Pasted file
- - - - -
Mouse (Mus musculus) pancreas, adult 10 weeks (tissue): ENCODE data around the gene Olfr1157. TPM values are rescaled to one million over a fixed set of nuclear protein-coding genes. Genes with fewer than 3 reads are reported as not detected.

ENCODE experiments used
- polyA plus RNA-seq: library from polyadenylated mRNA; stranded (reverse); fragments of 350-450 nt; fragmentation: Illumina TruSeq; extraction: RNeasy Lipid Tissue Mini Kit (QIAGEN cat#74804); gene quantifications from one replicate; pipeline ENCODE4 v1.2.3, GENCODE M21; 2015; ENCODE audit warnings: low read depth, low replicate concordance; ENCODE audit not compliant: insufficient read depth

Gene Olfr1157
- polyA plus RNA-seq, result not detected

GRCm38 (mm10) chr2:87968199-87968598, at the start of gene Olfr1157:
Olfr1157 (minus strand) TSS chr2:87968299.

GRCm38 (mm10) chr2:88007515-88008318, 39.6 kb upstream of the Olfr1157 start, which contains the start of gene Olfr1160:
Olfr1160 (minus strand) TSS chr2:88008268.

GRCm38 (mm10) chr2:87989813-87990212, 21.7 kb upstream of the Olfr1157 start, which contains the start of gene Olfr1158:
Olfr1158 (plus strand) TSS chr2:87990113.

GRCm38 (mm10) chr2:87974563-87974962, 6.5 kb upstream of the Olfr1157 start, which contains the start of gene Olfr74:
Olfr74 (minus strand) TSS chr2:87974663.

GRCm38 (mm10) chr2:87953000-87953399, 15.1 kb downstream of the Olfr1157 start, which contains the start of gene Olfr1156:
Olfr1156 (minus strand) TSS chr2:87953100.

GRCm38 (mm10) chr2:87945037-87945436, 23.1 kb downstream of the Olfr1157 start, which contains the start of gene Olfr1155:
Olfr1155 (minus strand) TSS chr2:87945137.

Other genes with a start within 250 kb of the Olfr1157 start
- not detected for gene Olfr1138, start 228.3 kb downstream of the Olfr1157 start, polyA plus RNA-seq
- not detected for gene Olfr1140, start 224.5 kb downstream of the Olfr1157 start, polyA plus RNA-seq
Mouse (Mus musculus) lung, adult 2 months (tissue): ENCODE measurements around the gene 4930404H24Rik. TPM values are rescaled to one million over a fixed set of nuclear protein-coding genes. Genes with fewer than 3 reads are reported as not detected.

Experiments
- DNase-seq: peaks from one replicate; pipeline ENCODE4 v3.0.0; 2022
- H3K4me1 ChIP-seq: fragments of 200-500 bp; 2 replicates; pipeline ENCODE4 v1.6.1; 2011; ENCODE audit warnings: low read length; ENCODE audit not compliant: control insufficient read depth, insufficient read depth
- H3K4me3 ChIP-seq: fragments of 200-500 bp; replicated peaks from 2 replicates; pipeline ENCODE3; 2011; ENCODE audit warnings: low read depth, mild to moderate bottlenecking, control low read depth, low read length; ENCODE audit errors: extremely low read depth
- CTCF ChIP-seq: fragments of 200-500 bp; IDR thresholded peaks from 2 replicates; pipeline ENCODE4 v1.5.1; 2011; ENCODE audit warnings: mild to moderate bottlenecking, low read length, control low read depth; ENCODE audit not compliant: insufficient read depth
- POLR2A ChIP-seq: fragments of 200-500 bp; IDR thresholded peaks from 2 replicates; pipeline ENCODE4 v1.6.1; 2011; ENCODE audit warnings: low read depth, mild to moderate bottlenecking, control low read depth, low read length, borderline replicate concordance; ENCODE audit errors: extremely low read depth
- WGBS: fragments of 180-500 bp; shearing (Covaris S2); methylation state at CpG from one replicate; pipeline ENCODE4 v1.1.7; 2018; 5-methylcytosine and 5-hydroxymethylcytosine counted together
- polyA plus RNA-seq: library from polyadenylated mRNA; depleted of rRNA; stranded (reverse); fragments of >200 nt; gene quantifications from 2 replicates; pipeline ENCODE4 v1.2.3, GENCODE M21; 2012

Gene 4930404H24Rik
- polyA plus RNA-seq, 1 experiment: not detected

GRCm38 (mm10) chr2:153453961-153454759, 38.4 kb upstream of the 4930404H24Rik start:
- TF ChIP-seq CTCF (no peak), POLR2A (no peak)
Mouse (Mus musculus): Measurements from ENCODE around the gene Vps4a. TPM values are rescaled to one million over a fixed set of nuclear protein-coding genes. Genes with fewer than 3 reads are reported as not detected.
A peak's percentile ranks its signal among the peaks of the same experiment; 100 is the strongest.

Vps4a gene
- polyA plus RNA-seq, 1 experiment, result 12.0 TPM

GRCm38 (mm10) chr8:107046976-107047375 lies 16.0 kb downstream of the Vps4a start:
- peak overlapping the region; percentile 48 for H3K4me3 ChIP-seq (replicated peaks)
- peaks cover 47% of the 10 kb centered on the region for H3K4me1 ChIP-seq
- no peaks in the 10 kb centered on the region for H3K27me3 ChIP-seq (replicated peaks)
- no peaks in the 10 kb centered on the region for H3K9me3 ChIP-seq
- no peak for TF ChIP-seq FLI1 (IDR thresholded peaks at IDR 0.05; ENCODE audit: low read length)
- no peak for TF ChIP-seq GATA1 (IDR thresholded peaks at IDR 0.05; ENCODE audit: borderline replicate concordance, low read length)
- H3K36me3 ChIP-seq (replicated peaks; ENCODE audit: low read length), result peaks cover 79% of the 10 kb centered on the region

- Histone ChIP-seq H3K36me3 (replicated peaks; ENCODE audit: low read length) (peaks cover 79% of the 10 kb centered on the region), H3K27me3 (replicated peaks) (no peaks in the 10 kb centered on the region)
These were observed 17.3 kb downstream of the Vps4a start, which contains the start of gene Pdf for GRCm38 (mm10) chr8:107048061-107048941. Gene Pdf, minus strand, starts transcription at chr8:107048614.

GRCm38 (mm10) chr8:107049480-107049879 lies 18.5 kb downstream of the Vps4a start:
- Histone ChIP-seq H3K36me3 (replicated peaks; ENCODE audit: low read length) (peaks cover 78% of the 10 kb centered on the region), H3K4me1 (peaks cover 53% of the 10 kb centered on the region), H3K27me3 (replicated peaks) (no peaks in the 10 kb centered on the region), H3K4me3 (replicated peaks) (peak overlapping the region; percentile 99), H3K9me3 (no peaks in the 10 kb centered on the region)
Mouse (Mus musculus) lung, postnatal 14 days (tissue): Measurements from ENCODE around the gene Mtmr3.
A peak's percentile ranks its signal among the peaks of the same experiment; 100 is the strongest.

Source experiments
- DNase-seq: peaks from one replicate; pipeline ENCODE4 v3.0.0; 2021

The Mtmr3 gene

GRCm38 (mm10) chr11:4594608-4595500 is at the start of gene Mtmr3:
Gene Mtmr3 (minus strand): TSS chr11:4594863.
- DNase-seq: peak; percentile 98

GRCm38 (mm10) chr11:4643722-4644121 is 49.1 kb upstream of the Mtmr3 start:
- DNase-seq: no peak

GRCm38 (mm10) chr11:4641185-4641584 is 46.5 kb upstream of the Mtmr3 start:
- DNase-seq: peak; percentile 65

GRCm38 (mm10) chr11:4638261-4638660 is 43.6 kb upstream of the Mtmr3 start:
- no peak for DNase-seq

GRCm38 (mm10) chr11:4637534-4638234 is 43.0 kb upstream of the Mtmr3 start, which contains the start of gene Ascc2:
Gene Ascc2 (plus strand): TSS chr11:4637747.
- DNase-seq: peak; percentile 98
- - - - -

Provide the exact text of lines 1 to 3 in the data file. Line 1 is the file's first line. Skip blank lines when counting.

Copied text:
Mouse (Mus musculus) pancreas, adult 10 weeks (tissue): ENCODE data around the gene Olfr1157. TPM values are rescaled to one million over a fixed set of nuclear protein-coding genes. Genes with fewer than 3 reads are reported as not detected.

ENCODE experiments used
- polyA plus RNA-seq: library from polyadenylated mRNA; stranded (reverse); fragments of 350-450 nt; fragmentation: Illumina TruSeq; extraction: RNeasy Lipid Tissue Mini Kit (QIAGEN cat#74804); gene quantifications from one replicate; pipeline ENCODE4 v1.2.3, GENCODE M21; 2015; ENCODE audit warnings: low read depth, low replicate concordance; ENCODE audit not compliant: insufficient read depth